More on migrating partially-trusted managed assemblies to .NET 4

Some additional searching on changes to code access security revealed a very helpful article on migrating partially-trusted assemblies.  What I posted yesterday about preserving the previous behavior is found a little over halfway through the article, in the Level1 and Level2 section.

One thing this new article makes clear is that use of SecurityRuleset.Level1 should only be used as a temporary measure until code can be updated to support the new security model.

Upgrading .NET assemblies from .NET 3.5 to .NET 4.0

Code access security is one area that has changed quite significantly between .NET 3.5 and .NET 4.0.  Once an assembly has been upgraded, if it allowed partially-trusted callers under .NET 3.5, it would throw exceptions when called under .NET 4.0.  In order to make such assemblies continue to function after being upgraded, AssemblyInfo.cs needs to change from this:

[assembly: AllowPartiallyTrustedCallers]

to this:

[assembly: AllowPartiallyTrustedCallers]
[assembly: SecurityRules(SecurityRuleSet.Level1)]

Once this change has been made, the assembly will work under the same code access security rules that applied prior to .NET 4.0.

Why GDP Matters for Schoolkids

Planet Money, one of many podcasts I listen to in Beltway traffic, had a great episode recently attempting to explain why GDP is important.  The reporter contrasts the resources for a school in Kingston, Jamaica with a socioeconomically similar school in Barbados.  The difference in what a country can do with a per-capita GDP of approximately $15,000/year (Barbados) versus around $5600/year (Jamaica) turns out to be quite staggering.  Hearing about teachers paying for school materials out of their own pockets sounded a lot like what I’ve heard and read in news stories and features about inner-city schools here in the U.S.  One part of the piece that I believe has broader applications to how foreign direct investment (FDI) is used worldwide is when Jamaica’s minister of education (Andrew Holness) explained why the FDI Jamaica has received hasn’t resulted in the expected benefits to the country.  It boiled down to not having enough sufficiently-educated people to staff the projects being built, whether it was bauxite plants or anything else.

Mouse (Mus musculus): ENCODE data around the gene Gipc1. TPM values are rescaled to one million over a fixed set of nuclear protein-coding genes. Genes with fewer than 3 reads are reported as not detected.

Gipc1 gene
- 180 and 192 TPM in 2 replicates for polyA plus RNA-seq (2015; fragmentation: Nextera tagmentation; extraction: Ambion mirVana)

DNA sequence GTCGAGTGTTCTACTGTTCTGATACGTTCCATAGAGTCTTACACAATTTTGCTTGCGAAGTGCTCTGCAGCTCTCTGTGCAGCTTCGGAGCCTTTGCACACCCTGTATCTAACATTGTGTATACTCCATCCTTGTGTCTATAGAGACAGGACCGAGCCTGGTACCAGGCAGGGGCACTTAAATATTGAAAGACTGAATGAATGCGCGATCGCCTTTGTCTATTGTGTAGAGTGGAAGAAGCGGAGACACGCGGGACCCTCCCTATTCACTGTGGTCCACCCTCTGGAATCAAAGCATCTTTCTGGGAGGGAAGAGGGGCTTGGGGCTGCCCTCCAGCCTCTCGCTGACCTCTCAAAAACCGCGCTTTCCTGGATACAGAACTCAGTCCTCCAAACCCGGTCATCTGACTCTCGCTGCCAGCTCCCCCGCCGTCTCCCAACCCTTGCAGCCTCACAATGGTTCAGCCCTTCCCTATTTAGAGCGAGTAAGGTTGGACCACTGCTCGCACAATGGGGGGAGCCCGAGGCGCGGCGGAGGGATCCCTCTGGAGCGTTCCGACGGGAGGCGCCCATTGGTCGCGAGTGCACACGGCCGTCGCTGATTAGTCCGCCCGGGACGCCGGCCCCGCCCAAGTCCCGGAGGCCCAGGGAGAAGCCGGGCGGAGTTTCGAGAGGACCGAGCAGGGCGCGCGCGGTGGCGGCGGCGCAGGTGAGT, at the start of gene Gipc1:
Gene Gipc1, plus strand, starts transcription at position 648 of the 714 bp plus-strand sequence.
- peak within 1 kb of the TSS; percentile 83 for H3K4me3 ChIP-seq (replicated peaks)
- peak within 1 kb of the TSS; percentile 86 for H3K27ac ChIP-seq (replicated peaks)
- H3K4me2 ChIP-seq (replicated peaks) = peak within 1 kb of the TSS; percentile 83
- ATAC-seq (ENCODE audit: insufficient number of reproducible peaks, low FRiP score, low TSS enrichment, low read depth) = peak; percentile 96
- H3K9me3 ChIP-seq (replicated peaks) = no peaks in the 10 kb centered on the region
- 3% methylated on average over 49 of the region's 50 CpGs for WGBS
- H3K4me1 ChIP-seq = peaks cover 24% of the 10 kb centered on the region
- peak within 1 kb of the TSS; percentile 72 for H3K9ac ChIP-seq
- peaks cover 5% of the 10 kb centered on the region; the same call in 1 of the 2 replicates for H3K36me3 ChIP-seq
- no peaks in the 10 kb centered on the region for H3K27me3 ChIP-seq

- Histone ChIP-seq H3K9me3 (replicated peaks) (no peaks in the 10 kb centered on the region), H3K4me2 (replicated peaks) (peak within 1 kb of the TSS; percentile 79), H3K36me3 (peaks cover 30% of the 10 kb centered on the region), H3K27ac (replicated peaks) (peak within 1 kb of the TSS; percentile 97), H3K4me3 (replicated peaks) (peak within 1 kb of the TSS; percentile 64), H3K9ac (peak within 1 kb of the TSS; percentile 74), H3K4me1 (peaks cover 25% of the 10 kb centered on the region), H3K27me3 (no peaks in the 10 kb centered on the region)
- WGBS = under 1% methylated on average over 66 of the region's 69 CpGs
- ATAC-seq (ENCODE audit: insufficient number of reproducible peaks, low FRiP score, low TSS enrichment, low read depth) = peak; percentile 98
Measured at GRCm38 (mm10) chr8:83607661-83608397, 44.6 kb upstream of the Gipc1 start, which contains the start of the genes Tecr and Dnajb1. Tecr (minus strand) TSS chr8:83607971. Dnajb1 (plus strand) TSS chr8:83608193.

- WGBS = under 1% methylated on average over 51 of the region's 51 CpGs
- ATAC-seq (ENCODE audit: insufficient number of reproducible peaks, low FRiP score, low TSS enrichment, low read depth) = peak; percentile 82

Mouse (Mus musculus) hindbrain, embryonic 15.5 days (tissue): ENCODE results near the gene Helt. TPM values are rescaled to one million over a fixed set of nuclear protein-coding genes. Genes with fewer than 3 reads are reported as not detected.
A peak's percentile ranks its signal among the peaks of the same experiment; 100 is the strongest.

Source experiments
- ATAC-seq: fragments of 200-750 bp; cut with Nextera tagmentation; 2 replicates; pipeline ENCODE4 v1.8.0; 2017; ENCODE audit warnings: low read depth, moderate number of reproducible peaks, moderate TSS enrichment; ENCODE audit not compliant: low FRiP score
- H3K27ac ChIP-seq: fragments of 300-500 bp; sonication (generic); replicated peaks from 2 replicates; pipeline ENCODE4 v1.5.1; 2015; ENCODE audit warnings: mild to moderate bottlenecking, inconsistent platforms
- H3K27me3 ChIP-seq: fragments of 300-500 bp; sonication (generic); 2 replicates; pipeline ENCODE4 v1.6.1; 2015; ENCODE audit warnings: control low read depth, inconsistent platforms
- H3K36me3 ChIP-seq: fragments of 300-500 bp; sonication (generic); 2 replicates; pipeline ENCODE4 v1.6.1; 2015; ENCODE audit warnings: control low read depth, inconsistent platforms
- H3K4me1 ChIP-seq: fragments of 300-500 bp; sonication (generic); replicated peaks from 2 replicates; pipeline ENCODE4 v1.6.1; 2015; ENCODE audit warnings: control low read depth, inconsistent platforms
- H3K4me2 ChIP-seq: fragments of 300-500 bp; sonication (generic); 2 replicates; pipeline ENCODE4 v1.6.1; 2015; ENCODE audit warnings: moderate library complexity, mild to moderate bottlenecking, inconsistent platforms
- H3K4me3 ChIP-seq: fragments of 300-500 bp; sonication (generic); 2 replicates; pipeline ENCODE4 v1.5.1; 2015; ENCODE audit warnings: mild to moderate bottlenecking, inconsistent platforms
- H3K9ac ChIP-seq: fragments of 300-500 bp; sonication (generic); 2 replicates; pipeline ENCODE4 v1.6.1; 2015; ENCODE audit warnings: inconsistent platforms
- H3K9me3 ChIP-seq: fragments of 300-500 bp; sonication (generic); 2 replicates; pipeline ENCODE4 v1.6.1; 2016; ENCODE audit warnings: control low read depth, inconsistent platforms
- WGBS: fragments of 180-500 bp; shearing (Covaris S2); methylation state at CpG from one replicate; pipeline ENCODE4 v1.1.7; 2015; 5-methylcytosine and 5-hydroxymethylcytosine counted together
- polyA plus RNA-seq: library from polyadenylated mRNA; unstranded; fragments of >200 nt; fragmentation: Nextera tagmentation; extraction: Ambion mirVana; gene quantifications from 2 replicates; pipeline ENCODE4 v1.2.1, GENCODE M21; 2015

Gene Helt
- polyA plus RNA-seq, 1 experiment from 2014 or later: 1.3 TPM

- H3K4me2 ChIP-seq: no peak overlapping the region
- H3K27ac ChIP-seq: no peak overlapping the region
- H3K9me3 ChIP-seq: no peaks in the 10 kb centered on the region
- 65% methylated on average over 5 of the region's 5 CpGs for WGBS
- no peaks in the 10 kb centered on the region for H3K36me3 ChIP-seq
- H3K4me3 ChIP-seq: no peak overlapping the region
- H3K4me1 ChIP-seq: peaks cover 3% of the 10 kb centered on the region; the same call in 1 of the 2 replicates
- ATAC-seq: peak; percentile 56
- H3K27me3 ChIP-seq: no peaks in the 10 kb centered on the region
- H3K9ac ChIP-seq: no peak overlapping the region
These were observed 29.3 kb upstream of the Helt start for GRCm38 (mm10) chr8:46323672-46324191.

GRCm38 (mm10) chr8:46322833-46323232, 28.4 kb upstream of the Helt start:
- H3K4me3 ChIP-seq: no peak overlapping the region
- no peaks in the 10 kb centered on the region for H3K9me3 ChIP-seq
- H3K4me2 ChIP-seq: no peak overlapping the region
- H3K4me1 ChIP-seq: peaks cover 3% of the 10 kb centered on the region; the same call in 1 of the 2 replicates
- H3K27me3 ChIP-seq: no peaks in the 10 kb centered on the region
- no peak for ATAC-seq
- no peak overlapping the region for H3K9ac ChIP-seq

A paper by Peter Blair Henry (a Jamaican-born economist) goes into more detail on the comparison between Barbados and Jamaica.  There’s also a podcast of him from last year on the same subject.  I can’t vouch for these latter two links (yet), but the Planet Money episode is worth a listen if you’re at all interested in economics.

When 3rd-party dependencies attack

Lately, I’ve been making significant use of the ExecuteDDL task from the MSBuild Community Tasks project in one of my MSBuild scripts at work.  Today, someone on the development team got the following error when they ran the script:

“Could not load file or assembly ‘Microsoft.SqlServer.ConnectionInfo, Version=, Culture=neutral, PublicKeyToken=89845dcd8080cc91’

It turned out that the ExecuteDDL task has a dependency on a specific version of Microsoft.SqlServer.ConnectionInfo deployed by the installation of SQL Server 2005 Management Tools.  Without those tools on your machine, and without an automatic redirect in .NET to the latest version of the assembly, the error above results.  The fix for it is to add the following XML to the “assemblyBinding” tag in MSBuild.exe.config (in whichever .NET Framework version you’re using):

<assemblyIdentity name=”Microsoft.SqlServer.ConnectionInfo” publicKeyToken=”89845dcd8080cc91″ culture=”neutral” />
<bindingRedirect oldVersion=”″ newVersion=”″ />

Thanks to Justin Burtch for finding and fixing this bug.  I hope the MSBuild task gets updated to handle this somehow.

Continuous Integration Enters the Cloud

I came across this blog post in Google Reader and thought I’d share it.  The idea of being able to outsource the care and feeding of a continuous integration system to someone else is a very interesting one.  Having implemented and maintained such systems (which I’ve blogged about  in the past), I know it can be a lot of work (though using a product like TeamCity lightens the load considerably compared with CruiseControl.NET).  Stelligent isn’t the first company to come up the idea of CI in the cloud, but they may be the first using all free/open source tools to implement it.

I’ve read Paul Duvall’s book on continuous integration and highly recommend it to anyone who works with CI systems on a regular basis.  If anyone can make a service like this successful, Mr. Duvall can.